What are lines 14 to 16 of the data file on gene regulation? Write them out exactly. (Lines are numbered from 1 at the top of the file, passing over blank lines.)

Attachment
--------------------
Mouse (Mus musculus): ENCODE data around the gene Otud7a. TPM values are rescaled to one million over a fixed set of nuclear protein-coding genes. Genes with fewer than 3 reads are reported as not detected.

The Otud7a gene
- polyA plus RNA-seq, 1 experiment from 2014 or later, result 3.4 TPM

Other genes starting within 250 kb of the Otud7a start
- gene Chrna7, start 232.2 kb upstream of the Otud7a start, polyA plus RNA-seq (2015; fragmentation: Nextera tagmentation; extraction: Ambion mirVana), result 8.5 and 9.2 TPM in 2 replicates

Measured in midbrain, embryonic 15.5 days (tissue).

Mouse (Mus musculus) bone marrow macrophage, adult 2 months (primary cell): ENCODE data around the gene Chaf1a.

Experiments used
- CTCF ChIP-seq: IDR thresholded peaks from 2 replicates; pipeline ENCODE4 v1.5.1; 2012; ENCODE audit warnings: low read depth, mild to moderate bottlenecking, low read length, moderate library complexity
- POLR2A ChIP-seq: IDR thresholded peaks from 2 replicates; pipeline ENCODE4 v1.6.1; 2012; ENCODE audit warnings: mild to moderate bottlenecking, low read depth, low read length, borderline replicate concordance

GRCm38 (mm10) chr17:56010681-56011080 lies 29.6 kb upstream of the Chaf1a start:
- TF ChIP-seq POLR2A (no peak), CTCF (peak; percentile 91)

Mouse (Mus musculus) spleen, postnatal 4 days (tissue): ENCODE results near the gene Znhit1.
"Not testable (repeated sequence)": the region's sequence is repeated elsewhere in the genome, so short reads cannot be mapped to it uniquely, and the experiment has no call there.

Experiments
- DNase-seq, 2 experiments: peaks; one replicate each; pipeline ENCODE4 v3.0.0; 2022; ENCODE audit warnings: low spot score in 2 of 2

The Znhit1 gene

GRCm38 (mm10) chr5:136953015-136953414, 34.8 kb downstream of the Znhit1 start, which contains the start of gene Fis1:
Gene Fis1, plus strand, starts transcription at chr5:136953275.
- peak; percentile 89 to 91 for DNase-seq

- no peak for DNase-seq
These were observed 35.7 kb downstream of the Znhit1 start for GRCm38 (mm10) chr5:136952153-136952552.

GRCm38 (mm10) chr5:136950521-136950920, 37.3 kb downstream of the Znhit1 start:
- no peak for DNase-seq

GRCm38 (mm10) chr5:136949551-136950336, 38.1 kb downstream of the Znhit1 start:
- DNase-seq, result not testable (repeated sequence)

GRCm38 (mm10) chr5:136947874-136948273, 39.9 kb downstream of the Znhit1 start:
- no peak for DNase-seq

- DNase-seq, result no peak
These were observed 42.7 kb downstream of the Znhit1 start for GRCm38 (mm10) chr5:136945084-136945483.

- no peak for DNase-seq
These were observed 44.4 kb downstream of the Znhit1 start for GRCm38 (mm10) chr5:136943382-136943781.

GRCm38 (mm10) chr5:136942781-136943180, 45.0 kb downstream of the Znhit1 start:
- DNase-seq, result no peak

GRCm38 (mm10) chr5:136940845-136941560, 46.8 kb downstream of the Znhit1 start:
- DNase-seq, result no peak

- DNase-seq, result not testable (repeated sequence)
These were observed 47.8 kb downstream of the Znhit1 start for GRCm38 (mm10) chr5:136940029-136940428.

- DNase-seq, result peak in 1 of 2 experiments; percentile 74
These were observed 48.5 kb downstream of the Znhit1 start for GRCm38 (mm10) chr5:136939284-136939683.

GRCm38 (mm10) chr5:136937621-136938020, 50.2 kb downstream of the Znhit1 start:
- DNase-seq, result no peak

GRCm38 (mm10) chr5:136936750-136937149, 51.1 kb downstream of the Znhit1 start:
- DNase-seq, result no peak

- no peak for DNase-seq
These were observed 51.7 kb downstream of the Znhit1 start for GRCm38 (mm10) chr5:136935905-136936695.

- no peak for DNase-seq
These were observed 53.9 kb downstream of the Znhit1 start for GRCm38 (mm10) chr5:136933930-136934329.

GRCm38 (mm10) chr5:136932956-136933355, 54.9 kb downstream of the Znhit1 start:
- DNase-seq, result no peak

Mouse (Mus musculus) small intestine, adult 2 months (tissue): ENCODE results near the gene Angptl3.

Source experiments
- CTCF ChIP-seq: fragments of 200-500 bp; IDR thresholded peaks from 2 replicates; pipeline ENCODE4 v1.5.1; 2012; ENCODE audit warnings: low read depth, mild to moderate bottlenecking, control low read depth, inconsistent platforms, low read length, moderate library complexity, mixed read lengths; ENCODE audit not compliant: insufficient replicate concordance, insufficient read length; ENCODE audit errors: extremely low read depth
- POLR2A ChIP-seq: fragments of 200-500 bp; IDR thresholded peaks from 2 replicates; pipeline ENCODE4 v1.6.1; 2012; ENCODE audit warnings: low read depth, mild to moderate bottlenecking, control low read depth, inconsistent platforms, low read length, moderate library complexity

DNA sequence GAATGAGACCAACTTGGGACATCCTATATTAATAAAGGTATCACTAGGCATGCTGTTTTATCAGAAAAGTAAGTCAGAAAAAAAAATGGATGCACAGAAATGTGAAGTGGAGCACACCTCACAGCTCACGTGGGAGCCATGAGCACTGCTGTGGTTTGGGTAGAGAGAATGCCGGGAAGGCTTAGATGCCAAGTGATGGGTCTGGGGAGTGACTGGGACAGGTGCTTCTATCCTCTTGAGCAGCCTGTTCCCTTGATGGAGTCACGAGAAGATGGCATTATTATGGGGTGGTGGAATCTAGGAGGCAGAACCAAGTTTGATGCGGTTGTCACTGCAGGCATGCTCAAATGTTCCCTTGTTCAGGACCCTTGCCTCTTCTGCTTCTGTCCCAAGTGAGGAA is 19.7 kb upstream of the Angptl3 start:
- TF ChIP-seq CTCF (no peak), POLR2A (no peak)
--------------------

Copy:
"Not testable (repeated sequence)": the region's sequence is repeated elsewhere in the genome, so short reads cannot be mapped to it uniquely, and the experiment has no call there.

Experiments
- DNase-seq, 2 experiments: peaks; one replicate each; pipeline ENCODE4 v3.0.0; 2022; ENCODE audit warnings: low spot score in 2 of 2